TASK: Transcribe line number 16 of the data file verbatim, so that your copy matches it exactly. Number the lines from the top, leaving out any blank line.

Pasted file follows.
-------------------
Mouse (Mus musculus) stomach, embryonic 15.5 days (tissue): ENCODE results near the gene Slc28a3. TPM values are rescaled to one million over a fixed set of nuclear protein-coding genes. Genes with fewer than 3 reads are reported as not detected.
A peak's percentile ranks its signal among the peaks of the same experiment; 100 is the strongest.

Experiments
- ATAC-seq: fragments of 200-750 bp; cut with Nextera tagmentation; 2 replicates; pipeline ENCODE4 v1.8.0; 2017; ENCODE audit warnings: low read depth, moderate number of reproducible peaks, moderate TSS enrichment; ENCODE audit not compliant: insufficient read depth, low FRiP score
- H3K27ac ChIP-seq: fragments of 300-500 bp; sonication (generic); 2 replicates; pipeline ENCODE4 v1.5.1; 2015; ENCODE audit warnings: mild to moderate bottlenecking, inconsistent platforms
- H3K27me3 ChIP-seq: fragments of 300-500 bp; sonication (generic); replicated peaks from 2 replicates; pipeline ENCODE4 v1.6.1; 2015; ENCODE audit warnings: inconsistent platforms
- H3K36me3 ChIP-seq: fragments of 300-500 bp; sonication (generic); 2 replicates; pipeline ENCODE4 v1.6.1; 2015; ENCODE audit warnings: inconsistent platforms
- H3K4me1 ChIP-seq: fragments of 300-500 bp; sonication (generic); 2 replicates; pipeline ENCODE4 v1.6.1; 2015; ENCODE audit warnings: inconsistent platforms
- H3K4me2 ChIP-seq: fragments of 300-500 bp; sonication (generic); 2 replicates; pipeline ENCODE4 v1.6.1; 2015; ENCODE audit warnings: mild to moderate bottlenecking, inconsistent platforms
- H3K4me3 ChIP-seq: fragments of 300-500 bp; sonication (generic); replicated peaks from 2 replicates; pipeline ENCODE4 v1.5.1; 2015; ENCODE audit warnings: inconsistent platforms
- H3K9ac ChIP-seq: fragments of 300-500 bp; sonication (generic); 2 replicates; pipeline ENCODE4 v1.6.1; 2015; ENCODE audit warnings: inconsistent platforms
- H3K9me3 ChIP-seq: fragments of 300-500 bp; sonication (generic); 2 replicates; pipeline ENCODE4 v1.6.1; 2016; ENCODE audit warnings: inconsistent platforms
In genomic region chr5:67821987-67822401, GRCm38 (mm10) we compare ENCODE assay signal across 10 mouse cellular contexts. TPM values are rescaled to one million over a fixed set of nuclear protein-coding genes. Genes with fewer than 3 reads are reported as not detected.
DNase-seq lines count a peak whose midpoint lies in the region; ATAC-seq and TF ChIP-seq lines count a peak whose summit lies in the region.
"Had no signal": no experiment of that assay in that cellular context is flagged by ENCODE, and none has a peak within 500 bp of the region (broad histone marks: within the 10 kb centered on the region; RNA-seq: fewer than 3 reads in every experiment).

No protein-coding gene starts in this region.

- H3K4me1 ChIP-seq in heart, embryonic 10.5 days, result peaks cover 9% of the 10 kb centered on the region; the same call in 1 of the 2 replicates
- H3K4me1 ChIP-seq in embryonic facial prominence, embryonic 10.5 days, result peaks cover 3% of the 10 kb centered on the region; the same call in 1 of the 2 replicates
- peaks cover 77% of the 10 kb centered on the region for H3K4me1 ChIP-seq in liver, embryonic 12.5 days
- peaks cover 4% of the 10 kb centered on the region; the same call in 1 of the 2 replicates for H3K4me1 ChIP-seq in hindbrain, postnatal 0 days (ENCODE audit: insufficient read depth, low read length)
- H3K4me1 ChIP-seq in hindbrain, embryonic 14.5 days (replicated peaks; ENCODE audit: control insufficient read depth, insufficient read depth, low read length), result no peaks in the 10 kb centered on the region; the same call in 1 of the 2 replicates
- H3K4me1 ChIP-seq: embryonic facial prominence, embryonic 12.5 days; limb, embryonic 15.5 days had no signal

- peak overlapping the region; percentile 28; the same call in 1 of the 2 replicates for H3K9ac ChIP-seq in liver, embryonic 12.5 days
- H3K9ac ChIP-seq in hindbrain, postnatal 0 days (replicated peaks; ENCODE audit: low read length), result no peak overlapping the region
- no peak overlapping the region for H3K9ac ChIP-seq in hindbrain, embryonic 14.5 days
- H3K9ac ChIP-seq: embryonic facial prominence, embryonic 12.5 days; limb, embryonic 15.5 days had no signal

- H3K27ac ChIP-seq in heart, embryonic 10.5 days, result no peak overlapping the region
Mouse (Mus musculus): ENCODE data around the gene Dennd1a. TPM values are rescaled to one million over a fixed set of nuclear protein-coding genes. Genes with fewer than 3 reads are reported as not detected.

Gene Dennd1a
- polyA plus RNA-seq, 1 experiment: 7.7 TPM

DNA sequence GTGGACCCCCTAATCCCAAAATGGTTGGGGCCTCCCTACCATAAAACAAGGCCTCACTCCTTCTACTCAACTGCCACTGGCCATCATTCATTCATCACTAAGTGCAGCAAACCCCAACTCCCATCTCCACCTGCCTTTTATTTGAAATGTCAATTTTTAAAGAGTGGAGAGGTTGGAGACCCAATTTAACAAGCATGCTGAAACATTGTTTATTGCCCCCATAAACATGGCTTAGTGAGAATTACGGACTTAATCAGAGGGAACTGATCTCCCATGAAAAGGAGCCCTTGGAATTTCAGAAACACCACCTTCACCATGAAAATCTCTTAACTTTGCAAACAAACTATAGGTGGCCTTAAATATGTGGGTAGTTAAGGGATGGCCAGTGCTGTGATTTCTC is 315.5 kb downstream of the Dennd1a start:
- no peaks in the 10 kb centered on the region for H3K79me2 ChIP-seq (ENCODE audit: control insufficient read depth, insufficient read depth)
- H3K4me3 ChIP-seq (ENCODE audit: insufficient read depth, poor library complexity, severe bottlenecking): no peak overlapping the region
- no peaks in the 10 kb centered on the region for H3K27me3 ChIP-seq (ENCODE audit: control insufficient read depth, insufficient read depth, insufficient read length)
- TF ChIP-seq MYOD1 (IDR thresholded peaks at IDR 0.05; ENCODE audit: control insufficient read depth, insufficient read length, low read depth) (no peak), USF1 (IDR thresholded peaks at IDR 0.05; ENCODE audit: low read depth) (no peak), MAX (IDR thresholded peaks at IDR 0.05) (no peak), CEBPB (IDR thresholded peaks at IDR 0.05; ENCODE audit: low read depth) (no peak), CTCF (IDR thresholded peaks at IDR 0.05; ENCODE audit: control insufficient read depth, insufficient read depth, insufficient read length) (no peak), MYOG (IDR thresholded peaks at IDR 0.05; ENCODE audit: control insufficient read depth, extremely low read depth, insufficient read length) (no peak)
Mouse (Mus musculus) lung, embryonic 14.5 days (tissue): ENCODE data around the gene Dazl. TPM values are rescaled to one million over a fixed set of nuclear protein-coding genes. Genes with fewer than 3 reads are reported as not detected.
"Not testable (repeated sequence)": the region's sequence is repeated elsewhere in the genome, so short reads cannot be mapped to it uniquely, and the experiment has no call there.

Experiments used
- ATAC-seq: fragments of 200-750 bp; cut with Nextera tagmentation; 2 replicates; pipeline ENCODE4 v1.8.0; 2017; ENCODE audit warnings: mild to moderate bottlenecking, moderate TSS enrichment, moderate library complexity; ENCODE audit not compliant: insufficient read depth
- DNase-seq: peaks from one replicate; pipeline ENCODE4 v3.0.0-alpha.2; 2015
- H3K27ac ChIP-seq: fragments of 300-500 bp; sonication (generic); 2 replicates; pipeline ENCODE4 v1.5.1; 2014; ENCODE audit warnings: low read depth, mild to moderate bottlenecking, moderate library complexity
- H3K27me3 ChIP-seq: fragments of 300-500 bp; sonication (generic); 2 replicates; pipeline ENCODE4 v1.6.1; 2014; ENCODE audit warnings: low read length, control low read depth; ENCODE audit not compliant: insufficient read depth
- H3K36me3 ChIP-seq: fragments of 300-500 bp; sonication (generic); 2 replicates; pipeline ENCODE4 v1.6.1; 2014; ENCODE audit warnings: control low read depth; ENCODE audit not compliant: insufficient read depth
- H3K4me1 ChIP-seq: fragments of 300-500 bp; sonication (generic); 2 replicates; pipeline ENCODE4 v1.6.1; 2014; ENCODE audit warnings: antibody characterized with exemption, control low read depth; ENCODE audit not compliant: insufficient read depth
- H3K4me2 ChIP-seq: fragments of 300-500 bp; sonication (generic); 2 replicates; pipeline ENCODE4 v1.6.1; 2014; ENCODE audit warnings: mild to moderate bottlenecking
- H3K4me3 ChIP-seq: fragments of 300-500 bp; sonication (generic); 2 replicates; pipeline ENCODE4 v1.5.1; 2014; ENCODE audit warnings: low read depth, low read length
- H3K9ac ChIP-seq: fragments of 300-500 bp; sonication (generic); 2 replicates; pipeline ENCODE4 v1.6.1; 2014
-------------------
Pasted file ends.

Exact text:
No protein-coding gene starts in this region.